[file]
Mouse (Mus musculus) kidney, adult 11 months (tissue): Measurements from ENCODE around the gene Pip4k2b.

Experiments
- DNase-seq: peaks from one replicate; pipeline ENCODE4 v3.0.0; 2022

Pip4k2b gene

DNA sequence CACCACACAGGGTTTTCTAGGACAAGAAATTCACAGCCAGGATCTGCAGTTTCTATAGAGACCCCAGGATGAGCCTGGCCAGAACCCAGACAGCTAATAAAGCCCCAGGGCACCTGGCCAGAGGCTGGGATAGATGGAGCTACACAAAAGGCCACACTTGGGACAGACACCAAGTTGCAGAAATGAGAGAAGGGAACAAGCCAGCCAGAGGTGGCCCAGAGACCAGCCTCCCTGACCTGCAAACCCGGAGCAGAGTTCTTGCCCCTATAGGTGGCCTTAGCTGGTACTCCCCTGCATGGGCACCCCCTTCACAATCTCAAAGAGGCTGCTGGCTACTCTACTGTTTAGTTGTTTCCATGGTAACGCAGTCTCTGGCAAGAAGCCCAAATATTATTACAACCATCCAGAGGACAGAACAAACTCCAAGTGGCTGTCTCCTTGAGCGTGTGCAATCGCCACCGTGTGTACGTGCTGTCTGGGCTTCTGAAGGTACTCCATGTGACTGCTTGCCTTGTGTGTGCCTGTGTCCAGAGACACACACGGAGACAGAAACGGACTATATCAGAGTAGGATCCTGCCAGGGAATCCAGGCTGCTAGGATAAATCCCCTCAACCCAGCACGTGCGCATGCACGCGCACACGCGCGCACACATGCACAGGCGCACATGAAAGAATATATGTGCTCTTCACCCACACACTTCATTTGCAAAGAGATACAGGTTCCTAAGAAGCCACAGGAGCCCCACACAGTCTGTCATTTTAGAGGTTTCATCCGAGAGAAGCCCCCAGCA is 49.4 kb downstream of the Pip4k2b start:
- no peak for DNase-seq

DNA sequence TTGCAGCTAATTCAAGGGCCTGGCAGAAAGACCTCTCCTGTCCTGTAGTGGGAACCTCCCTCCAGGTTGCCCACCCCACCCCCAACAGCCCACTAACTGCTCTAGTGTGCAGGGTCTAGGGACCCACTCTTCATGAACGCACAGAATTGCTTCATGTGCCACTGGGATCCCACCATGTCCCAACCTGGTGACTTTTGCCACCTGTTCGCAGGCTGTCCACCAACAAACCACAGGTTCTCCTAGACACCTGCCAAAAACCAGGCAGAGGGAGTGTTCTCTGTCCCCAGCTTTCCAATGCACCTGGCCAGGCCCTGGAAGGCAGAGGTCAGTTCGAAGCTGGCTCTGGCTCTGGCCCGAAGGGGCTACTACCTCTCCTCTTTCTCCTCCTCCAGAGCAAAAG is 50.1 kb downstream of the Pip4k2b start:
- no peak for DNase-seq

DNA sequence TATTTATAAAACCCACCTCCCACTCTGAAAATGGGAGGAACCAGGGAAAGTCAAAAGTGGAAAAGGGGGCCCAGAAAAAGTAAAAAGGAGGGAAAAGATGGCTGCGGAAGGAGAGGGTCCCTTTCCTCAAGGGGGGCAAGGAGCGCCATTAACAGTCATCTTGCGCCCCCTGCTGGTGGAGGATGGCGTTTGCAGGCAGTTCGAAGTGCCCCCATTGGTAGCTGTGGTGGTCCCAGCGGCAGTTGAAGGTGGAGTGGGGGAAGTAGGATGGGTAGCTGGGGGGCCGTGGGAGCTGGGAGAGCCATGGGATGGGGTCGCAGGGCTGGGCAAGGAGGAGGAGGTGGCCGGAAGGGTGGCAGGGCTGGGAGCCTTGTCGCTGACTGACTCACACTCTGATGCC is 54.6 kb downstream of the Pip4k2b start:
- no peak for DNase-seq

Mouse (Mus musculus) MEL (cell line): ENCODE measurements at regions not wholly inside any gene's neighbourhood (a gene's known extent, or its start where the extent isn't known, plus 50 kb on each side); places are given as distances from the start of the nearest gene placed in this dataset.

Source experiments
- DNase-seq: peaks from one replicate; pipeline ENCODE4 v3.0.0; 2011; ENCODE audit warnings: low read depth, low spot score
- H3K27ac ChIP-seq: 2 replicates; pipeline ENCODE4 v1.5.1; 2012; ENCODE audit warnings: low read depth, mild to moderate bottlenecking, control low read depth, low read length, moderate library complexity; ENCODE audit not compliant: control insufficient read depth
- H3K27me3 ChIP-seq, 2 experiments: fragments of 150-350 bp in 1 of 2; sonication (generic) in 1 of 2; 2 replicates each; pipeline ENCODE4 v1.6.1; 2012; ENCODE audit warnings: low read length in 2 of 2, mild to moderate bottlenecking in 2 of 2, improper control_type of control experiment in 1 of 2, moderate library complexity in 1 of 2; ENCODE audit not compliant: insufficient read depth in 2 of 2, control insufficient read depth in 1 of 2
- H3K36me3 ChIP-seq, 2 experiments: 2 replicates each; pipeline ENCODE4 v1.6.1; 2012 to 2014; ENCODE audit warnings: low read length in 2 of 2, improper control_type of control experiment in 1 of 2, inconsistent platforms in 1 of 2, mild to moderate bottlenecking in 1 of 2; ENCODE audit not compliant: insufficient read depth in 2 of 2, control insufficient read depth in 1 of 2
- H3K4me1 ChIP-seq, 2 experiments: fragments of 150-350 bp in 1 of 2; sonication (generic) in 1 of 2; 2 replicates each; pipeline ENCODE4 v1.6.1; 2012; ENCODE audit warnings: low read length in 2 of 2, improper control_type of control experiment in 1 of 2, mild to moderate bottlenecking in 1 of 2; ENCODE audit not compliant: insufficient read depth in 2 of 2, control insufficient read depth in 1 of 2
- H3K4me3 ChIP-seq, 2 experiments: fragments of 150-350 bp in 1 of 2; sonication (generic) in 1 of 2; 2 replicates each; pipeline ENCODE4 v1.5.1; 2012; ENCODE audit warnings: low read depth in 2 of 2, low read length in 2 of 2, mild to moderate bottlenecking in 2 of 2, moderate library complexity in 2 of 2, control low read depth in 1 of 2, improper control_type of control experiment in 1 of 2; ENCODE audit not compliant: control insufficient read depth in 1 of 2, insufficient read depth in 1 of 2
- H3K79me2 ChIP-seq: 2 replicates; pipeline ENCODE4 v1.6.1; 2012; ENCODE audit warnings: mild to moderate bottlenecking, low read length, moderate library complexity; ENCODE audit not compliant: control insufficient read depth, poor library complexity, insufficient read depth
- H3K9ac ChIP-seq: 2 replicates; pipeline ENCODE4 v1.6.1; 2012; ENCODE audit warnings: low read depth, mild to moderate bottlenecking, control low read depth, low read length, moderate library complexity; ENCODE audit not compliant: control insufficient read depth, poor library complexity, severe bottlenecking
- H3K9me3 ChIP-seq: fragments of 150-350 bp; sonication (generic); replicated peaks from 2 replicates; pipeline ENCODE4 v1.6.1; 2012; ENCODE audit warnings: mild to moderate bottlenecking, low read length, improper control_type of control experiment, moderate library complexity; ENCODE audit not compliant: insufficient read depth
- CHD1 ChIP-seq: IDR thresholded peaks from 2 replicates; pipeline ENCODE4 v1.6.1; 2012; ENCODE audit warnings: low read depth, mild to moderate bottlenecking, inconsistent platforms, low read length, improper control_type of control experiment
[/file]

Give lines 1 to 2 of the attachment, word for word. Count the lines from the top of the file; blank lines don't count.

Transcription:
Mouse (Mus musculus) kidney, adult 11 months (tissue): Measurements from ENCODE around the gene Pip4k2b.

Experiments